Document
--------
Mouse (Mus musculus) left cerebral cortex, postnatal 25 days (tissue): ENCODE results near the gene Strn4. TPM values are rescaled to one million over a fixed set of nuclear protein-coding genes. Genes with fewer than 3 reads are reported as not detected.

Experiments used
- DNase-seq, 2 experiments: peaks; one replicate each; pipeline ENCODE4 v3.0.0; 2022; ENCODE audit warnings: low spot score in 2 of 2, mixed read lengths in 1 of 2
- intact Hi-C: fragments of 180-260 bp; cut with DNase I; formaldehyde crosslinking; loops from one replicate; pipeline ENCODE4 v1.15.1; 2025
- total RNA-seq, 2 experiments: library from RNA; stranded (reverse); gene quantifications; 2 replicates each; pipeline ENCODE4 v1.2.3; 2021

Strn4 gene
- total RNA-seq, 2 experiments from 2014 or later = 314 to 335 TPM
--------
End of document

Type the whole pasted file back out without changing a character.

Mouse (Mus musculus) left cerebral cortex, postnatal 25 days (tissue): ENCODE results near the gene Strn4. TPM values are rescaled to one million over a fixed set of nuclear protein-coding genes. Genes with fewer than 3 reads are reported as not detected.

Experiments used
- DNase-seq, 2 experiments: peaks; one replicate each; pipeline ENCODE4 v3.0.0; 2022; ENCODE audit warnings: low spot score in 2 of 2, mixed read lengths in 1 of 2
- intact Hi-C: fragments of 180-260 bp; cut with DNase I; formaldehyde crosslinking; loops from one replicate; pipeline ENCODE4 v1.15.1; 2025
- total RNA-seq, 2 experiments: library from RNA; stranded (reverse); gene quantifications; 2 replicates each; pipeline ENCODE4 v1.2.3; 2021

Strn4 gene
- total RNA-seq, 2 experiments from 2014 or later = 314 to 335 TPM